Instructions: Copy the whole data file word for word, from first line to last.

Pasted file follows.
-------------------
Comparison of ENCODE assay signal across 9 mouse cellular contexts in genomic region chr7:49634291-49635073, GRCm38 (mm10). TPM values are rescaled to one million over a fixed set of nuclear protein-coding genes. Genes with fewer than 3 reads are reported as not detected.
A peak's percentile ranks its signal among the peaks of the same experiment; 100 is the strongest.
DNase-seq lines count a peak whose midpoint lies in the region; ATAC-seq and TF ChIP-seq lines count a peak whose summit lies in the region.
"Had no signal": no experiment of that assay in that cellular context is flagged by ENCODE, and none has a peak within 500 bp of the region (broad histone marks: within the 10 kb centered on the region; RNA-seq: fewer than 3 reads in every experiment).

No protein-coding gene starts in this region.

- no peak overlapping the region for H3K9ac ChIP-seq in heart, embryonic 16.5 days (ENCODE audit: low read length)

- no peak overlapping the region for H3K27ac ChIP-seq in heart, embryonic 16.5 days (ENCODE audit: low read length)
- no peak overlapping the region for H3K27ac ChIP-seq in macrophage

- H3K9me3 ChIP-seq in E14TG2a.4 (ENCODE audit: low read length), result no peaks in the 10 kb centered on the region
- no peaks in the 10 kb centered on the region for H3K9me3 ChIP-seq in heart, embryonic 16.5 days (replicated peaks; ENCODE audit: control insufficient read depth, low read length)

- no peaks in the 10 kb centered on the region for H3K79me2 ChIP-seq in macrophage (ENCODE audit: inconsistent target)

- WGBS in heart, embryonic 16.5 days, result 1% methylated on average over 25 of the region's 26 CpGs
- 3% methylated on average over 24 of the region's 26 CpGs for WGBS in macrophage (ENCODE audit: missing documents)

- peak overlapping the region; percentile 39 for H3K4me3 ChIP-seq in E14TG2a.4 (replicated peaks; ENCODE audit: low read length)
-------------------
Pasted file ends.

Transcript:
Comparison of ENCODE assay signal across 9 mouse cellular contexts in genomic region chr7:49634291-49635073, GRCm38 (mm10). TPM values are rescaled to one million over a fixed set of nuclear protein-coding genes. Genes with fewer than 3 reads are reported as not detected.
A peak's percentile ranks its signal among the peaks of the same experiment; 100 is the strongest.
DNase-seq lines count a peak whose midpoint lies in the region; ATAC-seq and TF ChIP-seq lines count a peak whose summit lies in the region.
"Had no signal": no experiment of that assay in that cellular context is flagged by ENCODE, and none has a peak within 500 bp of the region (broad histone marks: within the 10 kb centered on the region; RNA-seq: fewer than 3 reads in every experiment).

No protein-coding gene starts in this region.

- no peak overlapping the region for H3K9ac ChIP-seq in heart, embryonic 16.5 days (ENCODE audit: low read length)

- no peak overlapping the region for H3K27ac ChIP-seq in heart, embryonic 16.5 days (ENCODE audit: low read length)
- no peak overlapping the region for H3K27ac ChIP-seq in macrophage

- H3K9me3 ChIP-seq in E14TG2a.4 (ENCODE audit: low read length), result no peaks in the 10 kb centered on the region
- no peaks in the 10 kb centered on the region for H3K9me3 ChIP-seq in heart, embryonic 16.5 days (replicated peaks; ENCODE audit: control insufficient read depth, low read length)

- no peaks in the 10 kb centered on the region for H3K79me2 ChIP-seq in macrophage (ENCODE audit: inconsistent target)

- WGBS in heart, embryonic 16.5 days, result 1% methylated on average over 25 of the region's 26 CpGs
- 3% methylated on average over 24 of the region's 26 CpGs for WGBS in macrophage (ENCODE audit: missing documents)

- peak overlapping the region; percentile 39 for H3K4me3 ChIP-seq in E14TG2a.4 (replicated peaks; ENCODE audit: low read length)